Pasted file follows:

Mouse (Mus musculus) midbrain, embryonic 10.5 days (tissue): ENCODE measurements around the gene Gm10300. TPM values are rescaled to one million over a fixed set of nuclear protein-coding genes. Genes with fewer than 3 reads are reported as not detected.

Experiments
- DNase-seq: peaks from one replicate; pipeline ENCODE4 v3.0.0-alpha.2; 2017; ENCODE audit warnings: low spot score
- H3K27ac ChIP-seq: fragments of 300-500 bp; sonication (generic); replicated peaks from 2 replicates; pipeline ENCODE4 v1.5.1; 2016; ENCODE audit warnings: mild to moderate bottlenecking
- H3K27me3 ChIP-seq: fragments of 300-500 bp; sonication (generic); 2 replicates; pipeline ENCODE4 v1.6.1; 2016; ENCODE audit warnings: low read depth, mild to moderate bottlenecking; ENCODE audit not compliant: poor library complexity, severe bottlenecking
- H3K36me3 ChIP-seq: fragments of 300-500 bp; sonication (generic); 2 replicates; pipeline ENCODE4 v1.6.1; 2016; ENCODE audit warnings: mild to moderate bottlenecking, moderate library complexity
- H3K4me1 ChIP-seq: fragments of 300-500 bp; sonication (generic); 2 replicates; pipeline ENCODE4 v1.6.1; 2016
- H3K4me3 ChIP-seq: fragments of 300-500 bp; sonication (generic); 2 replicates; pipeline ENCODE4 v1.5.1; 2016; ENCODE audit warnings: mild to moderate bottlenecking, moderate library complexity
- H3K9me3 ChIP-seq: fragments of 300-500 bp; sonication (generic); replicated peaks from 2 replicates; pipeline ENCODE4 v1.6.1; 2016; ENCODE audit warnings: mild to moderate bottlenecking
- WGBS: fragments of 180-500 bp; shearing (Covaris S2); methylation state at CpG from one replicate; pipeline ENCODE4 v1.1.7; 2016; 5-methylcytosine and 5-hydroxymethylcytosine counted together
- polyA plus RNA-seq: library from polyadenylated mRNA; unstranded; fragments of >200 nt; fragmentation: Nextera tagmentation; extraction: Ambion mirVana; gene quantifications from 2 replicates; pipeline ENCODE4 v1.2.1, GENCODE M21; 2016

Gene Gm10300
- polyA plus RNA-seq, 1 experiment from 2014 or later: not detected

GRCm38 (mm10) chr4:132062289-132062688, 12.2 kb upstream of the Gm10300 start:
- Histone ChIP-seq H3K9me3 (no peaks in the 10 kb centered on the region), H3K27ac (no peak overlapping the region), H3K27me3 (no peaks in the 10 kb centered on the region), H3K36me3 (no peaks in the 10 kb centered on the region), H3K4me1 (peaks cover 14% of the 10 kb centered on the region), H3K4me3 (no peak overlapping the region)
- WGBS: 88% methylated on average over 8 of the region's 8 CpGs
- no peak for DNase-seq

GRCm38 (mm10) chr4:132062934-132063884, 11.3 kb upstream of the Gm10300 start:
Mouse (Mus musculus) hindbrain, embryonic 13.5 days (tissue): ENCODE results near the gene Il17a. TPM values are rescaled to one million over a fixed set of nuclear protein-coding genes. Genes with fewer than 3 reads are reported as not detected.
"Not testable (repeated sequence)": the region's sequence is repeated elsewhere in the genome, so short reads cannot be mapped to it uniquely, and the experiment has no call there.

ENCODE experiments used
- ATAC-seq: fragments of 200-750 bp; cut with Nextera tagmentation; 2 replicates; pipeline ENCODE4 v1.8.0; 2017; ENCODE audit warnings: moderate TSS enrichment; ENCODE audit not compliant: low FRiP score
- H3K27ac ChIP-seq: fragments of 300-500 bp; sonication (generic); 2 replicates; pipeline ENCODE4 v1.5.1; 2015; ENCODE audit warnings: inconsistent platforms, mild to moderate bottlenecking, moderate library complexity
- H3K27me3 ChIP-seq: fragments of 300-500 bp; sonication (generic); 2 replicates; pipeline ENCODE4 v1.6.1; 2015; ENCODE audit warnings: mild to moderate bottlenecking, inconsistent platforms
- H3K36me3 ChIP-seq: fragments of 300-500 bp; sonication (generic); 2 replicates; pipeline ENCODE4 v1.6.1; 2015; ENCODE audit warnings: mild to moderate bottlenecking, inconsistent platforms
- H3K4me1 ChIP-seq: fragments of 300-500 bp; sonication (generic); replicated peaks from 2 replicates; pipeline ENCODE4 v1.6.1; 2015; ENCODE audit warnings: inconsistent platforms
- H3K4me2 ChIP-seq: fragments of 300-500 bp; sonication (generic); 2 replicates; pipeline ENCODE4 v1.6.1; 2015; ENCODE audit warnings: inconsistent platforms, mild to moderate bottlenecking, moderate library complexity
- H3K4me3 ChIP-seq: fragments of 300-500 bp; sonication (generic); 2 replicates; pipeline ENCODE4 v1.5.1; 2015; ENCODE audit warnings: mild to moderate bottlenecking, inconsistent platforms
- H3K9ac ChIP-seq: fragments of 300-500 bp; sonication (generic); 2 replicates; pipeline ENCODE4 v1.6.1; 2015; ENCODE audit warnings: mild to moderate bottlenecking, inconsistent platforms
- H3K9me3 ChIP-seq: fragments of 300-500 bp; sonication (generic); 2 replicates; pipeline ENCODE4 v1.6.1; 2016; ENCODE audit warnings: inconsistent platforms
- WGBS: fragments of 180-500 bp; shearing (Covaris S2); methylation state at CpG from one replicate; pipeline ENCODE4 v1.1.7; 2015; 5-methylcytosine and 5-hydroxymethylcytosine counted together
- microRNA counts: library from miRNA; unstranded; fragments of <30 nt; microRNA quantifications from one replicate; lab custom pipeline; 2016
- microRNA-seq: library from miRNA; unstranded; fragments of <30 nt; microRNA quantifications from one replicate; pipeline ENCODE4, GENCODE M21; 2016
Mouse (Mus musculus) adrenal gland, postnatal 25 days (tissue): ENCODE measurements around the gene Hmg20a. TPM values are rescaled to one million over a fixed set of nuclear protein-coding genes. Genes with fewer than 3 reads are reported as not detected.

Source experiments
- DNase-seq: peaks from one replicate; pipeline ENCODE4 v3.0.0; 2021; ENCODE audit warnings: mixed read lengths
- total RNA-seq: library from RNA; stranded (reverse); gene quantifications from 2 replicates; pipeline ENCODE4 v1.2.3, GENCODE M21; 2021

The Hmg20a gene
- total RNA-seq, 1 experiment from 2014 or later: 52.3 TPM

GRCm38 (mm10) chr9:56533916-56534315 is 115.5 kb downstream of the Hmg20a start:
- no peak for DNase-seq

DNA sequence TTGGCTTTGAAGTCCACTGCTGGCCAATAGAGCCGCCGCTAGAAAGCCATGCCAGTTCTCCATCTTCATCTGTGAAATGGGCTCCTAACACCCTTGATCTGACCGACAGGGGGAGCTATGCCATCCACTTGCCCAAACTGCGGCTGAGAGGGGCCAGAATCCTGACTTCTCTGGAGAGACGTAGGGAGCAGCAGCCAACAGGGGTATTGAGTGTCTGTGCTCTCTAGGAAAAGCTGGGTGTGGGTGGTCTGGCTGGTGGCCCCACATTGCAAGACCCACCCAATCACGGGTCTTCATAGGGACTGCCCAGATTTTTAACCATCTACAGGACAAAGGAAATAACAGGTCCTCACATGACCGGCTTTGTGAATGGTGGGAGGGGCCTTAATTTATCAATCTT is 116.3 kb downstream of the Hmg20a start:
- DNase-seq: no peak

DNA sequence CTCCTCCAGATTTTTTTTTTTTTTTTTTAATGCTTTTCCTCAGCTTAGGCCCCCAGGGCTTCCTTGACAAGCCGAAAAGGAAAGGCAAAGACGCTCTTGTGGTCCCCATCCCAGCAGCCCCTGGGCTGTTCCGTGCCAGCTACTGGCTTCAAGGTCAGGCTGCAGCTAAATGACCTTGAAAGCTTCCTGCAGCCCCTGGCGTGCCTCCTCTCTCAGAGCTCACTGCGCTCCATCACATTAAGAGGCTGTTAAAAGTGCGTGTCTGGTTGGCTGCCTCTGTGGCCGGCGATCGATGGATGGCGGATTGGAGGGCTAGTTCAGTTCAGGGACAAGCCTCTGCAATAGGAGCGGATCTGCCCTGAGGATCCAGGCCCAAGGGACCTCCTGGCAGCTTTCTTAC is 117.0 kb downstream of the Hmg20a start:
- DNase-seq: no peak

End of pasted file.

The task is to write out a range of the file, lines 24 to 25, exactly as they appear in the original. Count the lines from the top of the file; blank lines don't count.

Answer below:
- H3K27me3 ChIP-seq: fragments of 300-500 bp; sonication (generic); 2 replicates; pipeline ENCODE4 v1.6.1; 2015; ENCODE audit warnings: mild to moderate bottlenecking, inconsistent platforms
- H3K36me3 ChIP-seq: fragments of 300-500 bp; sonication (generic); 2 replicates; pipeline ENCODE4 v1.6.1; 2015; ENCODE audit warnings: mild to moderate bottlenecking, inconsistent platforms